40% of attacks end with the shooter committing or attempting to commit suicide. 41%of shooters had a professional relationship with the closest victim, however, less then 1/3 of the incidents were committed by individuals who were no longer employed by the organization.
Training: (Dept of Homeland Security Recommendations) – Evacuate: Building occupants should evacuate the facility if safe to do so; evacuees should leave behind their belongings, visualize their entire escape route before beginning to move, and avoid using elevators and escalators. – Hide: If evacuating the facility is not possible, building occupants should hide in a secure area (preferably a designated shelter location), lock the door, blockade the door with heavy furniture, cover all windows, turn off all lights, silence any electronic devices, lie on the floor, and remain silent.
– Take Actions: if neither evacuating the facility nor seeking shelter is possible, building occupants should attempt to disrupt and/or incapacitate the active shooter by throwing objects, using aggressive force, and yelling Call 9-1-1 when safe to do so Train occupants how to respond when police arrive, follow instructions, remain calm, keep hands empty and visible to officers at all times, and avoid making sudden or alarming movements.
Conduct a security assessment of your building to determine potential vulnerability to an active shoot attack Identify evacuation routes and practice evacuations under varying conditions taking into account special needs. Designate shelter locations with thick walls solid doors with locks, first aid kits, communications, and food for an extended standoff Incorporate active shooter drills in normal emergency preparedness procedures Vary security guards patrol routes and times Limit the access to floor plans and blueprints, but ensure they are available for first responders. Establish a central command for building security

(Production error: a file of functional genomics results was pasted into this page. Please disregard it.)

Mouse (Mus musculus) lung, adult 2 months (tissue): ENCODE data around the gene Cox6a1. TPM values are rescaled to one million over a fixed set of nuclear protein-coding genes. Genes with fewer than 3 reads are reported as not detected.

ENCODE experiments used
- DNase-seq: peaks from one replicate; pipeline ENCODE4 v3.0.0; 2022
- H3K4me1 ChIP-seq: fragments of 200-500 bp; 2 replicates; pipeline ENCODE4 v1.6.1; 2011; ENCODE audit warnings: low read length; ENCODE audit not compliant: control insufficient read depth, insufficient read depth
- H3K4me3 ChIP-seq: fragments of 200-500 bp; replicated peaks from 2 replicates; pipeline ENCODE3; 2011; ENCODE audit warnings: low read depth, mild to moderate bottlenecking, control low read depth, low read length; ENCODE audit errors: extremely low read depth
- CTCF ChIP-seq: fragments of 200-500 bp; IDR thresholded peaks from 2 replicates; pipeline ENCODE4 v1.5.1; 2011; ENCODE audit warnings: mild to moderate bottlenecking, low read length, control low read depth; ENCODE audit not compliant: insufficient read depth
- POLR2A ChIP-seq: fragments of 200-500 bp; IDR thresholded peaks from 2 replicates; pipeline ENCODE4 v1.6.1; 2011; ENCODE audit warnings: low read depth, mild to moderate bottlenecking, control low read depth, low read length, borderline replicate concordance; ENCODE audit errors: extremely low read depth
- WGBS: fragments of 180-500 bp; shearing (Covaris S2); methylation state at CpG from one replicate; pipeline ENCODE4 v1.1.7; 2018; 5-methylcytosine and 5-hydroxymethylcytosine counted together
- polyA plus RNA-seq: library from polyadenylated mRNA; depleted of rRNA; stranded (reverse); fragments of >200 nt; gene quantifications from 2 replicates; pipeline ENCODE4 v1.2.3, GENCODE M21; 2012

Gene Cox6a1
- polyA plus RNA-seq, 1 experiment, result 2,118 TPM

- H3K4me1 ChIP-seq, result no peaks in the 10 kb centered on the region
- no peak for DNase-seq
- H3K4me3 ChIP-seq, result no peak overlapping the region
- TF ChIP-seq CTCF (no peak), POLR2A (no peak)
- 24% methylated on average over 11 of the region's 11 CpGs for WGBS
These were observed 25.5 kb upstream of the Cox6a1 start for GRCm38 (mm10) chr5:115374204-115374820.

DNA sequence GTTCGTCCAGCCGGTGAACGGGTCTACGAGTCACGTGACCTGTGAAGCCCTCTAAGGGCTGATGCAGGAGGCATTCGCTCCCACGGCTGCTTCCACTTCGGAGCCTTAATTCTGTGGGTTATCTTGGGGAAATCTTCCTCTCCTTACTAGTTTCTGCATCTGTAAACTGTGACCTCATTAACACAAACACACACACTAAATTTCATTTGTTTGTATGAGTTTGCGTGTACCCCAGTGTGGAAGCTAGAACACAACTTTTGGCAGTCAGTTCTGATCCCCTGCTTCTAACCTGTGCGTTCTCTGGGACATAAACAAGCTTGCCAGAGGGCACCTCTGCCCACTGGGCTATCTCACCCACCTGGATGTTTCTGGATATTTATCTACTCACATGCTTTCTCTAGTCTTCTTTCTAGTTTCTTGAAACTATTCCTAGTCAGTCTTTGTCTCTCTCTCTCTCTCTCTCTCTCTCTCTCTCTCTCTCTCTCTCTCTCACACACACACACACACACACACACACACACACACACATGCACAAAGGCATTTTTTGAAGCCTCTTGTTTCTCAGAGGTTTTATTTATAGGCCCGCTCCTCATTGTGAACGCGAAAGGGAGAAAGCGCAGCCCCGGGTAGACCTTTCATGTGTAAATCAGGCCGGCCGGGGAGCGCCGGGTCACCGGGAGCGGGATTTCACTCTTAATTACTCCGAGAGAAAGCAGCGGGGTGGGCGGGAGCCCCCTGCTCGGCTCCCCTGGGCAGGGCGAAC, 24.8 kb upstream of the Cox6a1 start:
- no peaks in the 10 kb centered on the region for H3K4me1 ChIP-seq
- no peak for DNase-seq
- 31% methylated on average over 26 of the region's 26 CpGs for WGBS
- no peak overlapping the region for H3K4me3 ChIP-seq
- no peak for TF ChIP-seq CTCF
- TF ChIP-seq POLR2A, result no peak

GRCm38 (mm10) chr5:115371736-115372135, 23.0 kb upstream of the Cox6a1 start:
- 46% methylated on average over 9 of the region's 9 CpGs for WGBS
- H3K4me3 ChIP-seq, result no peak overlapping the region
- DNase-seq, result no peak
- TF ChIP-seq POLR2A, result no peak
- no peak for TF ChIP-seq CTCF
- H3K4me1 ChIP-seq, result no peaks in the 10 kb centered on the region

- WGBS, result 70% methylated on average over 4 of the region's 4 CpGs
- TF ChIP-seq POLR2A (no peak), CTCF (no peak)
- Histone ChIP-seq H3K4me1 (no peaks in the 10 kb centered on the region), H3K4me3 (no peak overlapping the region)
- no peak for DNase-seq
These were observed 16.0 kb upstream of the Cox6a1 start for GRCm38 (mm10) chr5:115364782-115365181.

The goal of ACPD first responders is to eliminate the threat by any means necessary ACPD will begin an Immediate Action Rapid Deployment Contact Teams will enter the building, bypassing wounded, and engage the active shooter to isolate and eliminate the threat Once the shooter is isolate or eliminated, rescue teams consisting of officers and paramedics enter and begin to treat and evacuate wounded.
Once the shooter is isolated or eliminated, officers will being to search the building in a systematic manner to identify and address any additional threats. This will most likely involve SWAT and K-9 Units and may take several hours.
Department of Homeland Security 1.Active Shooter: How to Respond http://www.dhs.gov/xlibrary/assets/active_shoot er_booklet.pdf http://www.dhs.gov/xlibrary/assets/active_shoot er_booklet.pdf 2.Pocket Guide http://www.dhs.gov/xlibrary/assets/active_shoot er_pocket_card.pdf http://www.dhs.gov/xlibrary/assets/active_shoot er_pocket_card.pdf